Children and elderly in North Korea face starvation, U.N. report says

Pyongyang Department Store No. 1 staff disinfect the store
North Korean workers at the Pyongyang Department Store No. 1 disinfect the building in December 2020 to help curb the spread of the coronavirus.
(Jon Chol Jin / Associated Press)

North Koreans living under strict pandemic restrictions are facing a growing food crisis and the most vulnerable children and elderly people in the isolated Asian nation are at risk of starvation, a U.N. investigator said in a report released Wednesday.

Tomás Ojea Quintana said in the report to the U.N. General Assembly that North Korea’s agriculture sector appears to be facing multiple challenges due to a drop in imports of fertilizer and other agricultural items from neighboring China, the impact of U.N. and international sanctions stemming from its nuclear program, and an outbreak of African swine fever.

He said prolonged and strict pandemic measures since January 2020 have resulted in “severe economic hardship and increased vulnerability to human rights violations among the general population.” The measures include a full-scale border shutdown, travel restrictions between cities and regions, and restricted imports of nonessential supplies including humanitarian goods.


Before the COVID-19 pandemic, the Argentine lawyer said, more than 40% of North Koreans were “food insecure,” with many suffering from malnutrition and stunted growth. That number has increased, according to the U.N. Food and Agriculture Organization, he said, pointing to rising prices for rice and corn in different regions in June and emergency government measures.

North Korea said Monday that leader Kim Jong Un urged officials to overcome the “grim situation” and “unprecedented difficulties” facing the country and make stronger efforts to improve the food and living conditions of his people. State media said that in his speech marking the 76th anniversary of the founding of the ruling Workers’ Party, Kim confirmed the party’s determination to carry out a five-year plan to boost “the national economy and solving the people’s food, clothing and housing problems.”

Ojea Quintana painted a grim picture of life for the North Korean people who have “already suffered and waited too long for peace, security, development and basic human rights.”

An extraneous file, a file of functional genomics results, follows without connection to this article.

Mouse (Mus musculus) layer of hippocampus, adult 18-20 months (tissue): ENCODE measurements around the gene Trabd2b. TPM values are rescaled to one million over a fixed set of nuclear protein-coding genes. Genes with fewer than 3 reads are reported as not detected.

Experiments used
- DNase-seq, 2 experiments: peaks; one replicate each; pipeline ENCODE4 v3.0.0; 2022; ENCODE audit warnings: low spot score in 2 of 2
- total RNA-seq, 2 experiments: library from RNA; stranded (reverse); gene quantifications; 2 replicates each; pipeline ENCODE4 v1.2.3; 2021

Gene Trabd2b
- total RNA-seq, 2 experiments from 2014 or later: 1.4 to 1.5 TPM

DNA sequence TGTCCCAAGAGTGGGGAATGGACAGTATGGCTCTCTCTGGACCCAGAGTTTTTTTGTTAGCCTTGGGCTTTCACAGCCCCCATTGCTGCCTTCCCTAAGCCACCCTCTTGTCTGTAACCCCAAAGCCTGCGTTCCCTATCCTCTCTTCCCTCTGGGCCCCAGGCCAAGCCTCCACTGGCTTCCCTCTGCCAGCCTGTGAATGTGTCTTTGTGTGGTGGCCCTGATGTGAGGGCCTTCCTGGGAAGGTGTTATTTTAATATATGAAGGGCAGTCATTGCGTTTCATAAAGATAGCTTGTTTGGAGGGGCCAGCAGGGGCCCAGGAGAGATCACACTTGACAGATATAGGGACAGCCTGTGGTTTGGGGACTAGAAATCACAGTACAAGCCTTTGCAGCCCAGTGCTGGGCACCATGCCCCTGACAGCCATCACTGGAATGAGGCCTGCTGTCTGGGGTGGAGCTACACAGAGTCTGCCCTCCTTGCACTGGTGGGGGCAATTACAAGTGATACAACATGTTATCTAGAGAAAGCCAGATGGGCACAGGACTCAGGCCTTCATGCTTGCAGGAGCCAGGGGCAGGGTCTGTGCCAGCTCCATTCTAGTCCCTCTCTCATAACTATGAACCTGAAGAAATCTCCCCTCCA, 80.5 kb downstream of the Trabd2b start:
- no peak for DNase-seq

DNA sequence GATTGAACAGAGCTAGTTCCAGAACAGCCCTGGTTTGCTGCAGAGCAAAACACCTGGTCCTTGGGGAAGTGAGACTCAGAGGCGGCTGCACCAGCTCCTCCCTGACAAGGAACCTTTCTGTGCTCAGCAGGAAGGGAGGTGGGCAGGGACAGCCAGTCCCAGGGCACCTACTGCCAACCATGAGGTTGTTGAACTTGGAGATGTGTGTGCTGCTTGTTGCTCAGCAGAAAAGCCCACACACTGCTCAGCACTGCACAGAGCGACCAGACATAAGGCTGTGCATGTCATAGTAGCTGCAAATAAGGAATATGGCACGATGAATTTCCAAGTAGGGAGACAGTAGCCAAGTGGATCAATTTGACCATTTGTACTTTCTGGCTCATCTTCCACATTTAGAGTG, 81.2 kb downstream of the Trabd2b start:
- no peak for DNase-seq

Since the COVID-19 restrictions, he said, they have faced a worsening ordeal including further isolation, “wider and harsher state command over people’s lives, the further stifling of economic activity, and the exodus of humanitarian agencies from the country.”

As a result, he said, “families can no longer support themselves” and are increasingly taking out loans and selling household items to survive.

“Many factories and mines have shut down because of a lack of power, machine parts and raw materials,” Ojea Quintana said. “The number of homeless people and street children is increasing ... [and] social concerns such as prostitution, drug use, trafficking of drugs and robbery are reportedly on the rise due to economic deprivation.”


He said the government has reportedly mobilized urban residents, those recently discharged from the military, orphaned children and married women to bolster agricultural production and work on farms. But floods in early August and a lack of fertilizer, pesticides, fuel for vehicles and agricultural parts are “likely to impact food production,” he said.

In his wide-ranging final report as the U.N. special investigator on human rights in North Korea, Ojea Quintana called on the Security Council to consider lifting sanctions “that negatively affect humanitarian assistance and human rights, including under the COVID-19 pandemic.”

He renewed his call for the U.N.’s most powerful body to refer the situation in North Korea to the International Criminal Court or establish a tribunal to investigate possible crimes against humanity.

“These crimes are likely ongoing, epitomized by continued operation of large political prison camps,” Ojea Quintana said.

The existence of these camps, known as kwanliso, “represents the worst excesses of a system of governance that systematically violates the human rights of its people,” he said.

Nuclear negotiations between Washington and Pyongyang have stalled for more than two years because of disagreements over North Korea’s demand to end U.S.-led sanctions and U.S. demands for significant North Korean steps toward denuclearization.


North Korea has ramped up its missile testing activity in recent weeks while making conditional peace offers to South Korea, reviving a pattern of pressuring the South to get what it wants from the United States.

“This is the time to send clear signals, take concrete action and find creative ways to give momentum to the stalled diplomatic process for securing a peaceful resolution to the conflict,” Ojea Quintana said, “and it could include the announcement of a peace declaration among parties.”

Since he was appointed to his post in 2016, North Korea has refused to let Ojea Quintana visit the country. He said COVID-19 has restricted his visits to neighboring countries, so he held a series of online meetings with victims of human rights violations, their family members, civil society organizations, U.N. agencies and U.N. member nations.